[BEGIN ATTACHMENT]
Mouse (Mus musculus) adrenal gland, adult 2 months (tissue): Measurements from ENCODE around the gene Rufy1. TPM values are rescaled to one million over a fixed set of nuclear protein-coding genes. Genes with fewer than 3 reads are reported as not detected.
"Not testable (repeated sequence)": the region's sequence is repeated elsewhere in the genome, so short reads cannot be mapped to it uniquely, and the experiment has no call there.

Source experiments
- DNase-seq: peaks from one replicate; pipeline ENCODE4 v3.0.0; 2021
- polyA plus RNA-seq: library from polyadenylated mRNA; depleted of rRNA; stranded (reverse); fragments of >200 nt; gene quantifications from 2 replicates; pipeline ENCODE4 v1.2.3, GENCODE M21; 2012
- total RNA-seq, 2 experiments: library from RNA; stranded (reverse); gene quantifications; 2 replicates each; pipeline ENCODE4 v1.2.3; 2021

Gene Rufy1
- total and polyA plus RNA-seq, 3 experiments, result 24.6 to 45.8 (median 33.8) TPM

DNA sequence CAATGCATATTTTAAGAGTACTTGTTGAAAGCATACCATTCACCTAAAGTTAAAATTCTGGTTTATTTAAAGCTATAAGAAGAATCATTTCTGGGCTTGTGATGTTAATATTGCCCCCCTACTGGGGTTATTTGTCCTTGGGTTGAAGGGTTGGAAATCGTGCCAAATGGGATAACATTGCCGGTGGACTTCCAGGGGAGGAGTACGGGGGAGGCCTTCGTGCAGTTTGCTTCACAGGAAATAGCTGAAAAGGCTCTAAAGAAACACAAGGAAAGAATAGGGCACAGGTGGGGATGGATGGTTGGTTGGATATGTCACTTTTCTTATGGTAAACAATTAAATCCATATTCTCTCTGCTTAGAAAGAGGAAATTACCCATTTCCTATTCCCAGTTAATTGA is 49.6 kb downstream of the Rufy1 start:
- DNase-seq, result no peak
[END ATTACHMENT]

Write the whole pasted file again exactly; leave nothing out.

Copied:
Mouse (Mus musculus) adrenal gland, adult 2 months (tissue): Measurements from ENCODE around the gene Rufy1. TPM values are rescaled to one million over a fixed set of nuclear protein-coding genes. Genes with fewer than 3 reads are reported as not detected.
"Not testable (repeated sequence)": the region's sequence is repeated elsewhere in the genome, so short reads cannot be mapped to it uniquely, and the experiment has no call there.

Source experiments
- DNase-seq: peaks from one replicate; pipeline ENCODE4 v3.0.0; 2021
- polyA plus RNA-seq: library from polyadenylated mRNA; depleted of rRNA; stranded (reverse); fragments of >200 nt; gene quantifications from 2 replicates; pipeline ENCODE4 v1.2.3, GENCODE M21; 2012
- total RNA-seq, 2 experiments: library from RNA; stranded (reverse); gene quantifications; 2 replicates each; pipeline ENCODE4 v1.2.3; 2021

Gene Rufy1
- total and polyA plus RNA-seq, 3 experiments, result 24.6 to 45.8 (median 33.8) TPM

DNA sequence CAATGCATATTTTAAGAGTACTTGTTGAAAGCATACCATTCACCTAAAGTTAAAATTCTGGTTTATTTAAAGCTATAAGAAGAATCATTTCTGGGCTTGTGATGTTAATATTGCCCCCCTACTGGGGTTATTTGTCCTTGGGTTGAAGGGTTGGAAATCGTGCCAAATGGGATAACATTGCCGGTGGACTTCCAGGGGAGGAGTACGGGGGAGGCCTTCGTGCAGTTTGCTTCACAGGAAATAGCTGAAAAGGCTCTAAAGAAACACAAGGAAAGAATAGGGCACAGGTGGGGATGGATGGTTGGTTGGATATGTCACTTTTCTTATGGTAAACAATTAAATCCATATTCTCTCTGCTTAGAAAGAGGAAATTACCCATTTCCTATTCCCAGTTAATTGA is 49.6 kb downstream of the Rufy1 start:
- DNase-seq, result no peak